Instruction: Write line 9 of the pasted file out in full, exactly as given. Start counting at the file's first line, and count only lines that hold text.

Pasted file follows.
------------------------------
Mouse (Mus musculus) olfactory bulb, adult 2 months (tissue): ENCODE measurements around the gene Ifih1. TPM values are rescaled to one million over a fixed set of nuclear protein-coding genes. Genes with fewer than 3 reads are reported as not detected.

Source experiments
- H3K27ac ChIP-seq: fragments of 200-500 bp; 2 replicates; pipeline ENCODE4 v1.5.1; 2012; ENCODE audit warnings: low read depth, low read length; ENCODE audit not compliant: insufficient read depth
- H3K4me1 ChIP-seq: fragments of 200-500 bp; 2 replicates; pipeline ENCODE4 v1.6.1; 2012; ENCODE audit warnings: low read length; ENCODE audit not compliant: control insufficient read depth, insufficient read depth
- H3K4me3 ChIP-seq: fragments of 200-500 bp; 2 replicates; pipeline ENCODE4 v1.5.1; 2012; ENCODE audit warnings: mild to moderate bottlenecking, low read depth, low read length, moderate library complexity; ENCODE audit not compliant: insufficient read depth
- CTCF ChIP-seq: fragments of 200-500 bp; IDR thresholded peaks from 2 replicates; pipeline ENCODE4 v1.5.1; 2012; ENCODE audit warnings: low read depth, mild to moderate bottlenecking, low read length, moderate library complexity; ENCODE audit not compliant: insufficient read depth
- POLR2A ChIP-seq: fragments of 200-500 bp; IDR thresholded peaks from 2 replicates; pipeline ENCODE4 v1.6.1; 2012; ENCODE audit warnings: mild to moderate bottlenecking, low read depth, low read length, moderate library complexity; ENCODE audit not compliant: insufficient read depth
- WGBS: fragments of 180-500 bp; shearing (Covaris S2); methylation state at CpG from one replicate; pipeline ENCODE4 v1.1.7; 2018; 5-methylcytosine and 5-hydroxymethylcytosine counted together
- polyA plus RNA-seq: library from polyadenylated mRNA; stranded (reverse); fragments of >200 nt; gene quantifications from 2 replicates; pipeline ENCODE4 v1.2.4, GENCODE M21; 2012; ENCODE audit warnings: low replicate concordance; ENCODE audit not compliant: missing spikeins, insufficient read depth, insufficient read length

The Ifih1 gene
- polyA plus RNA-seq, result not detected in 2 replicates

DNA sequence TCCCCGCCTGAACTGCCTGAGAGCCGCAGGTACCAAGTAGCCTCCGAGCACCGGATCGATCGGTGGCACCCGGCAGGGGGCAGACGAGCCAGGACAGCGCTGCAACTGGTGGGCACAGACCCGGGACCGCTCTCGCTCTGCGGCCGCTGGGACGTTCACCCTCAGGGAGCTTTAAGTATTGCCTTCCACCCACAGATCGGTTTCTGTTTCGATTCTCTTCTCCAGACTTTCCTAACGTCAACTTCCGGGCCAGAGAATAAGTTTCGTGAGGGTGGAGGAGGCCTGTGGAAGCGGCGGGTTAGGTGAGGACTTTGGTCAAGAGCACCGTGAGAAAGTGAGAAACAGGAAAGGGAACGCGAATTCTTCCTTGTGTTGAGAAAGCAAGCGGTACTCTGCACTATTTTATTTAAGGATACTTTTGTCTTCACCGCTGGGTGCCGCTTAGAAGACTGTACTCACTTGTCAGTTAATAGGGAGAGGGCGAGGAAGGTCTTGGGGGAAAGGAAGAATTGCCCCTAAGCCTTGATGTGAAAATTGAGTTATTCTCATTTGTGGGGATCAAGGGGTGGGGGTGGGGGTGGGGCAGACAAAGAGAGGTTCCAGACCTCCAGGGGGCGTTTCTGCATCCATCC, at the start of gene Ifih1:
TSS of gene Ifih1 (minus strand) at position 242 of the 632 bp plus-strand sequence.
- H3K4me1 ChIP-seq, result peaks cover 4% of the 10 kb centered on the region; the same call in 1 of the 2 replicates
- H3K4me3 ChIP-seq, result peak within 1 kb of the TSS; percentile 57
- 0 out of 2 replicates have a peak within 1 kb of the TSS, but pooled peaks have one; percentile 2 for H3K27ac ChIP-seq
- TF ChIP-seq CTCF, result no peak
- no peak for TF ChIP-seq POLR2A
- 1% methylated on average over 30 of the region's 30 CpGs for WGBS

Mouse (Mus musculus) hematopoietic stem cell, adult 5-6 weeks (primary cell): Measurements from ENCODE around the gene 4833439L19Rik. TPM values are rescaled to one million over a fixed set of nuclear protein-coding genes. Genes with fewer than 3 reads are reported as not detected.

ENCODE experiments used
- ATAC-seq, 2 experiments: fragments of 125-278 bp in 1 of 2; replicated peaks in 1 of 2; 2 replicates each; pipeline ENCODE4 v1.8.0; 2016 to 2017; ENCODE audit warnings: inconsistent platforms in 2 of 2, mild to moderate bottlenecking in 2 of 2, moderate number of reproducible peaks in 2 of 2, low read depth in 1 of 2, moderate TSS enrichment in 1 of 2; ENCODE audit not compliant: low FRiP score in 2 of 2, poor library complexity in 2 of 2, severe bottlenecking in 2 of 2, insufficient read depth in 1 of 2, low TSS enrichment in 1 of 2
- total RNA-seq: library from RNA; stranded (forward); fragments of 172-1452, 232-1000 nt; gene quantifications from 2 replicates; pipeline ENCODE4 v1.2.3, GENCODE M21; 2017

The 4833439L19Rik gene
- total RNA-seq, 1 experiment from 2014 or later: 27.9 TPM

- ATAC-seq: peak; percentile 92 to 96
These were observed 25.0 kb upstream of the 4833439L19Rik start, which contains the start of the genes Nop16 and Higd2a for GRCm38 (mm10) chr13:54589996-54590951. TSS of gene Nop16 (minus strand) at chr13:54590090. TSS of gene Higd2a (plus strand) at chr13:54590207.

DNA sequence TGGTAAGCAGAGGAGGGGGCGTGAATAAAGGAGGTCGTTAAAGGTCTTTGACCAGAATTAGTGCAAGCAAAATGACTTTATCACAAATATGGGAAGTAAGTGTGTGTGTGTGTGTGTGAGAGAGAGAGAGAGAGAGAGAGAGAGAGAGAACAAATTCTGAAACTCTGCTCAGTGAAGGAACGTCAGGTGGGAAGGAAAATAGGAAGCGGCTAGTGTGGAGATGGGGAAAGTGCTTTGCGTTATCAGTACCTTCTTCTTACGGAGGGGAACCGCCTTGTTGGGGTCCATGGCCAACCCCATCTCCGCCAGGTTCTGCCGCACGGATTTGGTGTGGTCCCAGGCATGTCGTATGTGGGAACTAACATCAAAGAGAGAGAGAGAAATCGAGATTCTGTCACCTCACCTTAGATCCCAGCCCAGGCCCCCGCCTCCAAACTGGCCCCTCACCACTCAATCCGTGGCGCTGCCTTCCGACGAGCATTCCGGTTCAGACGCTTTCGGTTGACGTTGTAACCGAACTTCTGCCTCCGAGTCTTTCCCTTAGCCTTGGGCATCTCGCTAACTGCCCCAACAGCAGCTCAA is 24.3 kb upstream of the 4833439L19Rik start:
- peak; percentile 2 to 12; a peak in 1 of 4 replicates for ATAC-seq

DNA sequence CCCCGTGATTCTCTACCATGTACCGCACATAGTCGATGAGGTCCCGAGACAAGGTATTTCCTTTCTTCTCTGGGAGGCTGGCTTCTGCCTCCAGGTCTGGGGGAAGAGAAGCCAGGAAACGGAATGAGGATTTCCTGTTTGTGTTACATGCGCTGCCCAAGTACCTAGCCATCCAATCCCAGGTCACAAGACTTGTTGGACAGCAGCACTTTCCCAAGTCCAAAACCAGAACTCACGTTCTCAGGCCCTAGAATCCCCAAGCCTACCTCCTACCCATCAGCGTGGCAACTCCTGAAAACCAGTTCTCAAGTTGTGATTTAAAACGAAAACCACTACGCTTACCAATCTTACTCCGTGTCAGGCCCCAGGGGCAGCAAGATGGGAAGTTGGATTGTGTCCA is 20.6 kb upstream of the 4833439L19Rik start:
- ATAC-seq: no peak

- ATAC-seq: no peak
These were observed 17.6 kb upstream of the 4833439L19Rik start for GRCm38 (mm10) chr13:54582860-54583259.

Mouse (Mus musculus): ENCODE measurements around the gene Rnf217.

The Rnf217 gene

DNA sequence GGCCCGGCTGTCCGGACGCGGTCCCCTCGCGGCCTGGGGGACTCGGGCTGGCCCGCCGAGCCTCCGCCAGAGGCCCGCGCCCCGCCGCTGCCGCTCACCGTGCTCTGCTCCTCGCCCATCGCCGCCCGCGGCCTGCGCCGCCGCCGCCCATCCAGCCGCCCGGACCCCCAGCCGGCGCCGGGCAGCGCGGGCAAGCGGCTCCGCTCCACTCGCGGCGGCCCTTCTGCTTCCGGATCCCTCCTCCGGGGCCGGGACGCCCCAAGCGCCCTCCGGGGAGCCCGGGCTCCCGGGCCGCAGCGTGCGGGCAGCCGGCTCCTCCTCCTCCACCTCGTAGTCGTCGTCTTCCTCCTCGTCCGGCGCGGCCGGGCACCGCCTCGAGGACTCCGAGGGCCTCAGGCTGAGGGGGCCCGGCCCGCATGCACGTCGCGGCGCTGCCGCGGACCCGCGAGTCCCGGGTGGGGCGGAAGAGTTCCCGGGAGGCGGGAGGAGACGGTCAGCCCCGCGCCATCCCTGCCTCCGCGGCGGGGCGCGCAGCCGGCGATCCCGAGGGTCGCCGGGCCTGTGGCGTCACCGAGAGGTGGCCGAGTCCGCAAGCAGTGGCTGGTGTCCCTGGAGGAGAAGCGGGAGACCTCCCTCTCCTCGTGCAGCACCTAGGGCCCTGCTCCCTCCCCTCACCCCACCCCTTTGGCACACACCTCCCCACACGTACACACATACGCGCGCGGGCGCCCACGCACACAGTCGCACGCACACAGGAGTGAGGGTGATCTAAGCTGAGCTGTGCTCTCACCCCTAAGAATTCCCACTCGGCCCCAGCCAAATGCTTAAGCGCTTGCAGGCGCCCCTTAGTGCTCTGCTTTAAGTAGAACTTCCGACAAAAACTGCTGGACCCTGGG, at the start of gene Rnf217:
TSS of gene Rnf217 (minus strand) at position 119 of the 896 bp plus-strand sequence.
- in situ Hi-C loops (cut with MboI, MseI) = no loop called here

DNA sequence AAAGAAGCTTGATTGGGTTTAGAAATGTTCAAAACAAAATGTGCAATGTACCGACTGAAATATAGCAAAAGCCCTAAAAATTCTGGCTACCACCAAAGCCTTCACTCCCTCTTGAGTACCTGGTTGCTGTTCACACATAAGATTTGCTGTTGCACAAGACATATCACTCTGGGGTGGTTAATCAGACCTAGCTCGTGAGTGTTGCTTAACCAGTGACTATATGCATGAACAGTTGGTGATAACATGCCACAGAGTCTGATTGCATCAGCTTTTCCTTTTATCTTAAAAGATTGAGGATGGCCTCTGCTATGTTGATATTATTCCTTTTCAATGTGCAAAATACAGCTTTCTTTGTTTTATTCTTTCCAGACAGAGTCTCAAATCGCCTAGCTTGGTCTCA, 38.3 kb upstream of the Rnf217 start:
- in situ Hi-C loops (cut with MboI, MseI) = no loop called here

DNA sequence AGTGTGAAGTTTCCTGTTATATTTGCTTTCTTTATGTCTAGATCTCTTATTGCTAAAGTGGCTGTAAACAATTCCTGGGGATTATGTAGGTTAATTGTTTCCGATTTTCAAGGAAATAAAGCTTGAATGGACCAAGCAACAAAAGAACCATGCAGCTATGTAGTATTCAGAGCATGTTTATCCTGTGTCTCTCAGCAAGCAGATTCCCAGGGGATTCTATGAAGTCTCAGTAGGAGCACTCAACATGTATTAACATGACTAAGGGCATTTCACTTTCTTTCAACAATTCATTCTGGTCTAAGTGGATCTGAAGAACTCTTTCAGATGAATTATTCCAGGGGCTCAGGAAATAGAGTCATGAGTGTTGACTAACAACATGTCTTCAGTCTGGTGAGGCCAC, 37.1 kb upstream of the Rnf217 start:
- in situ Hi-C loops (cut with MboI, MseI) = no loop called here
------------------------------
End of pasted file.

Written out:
- polyA plus RNA-seq: library from polyadenylated mRNA; stranded (reverse); fragments of >200 nt; gene quantifications from 2 replicates; pipeline ENCODE4 v1.2.4, GENCODE M21; 2012; ENCODE audit warnings: low replicate concordance; ENCODE audit not compliant: missing spikeins, insufficient read depth, insufficient read length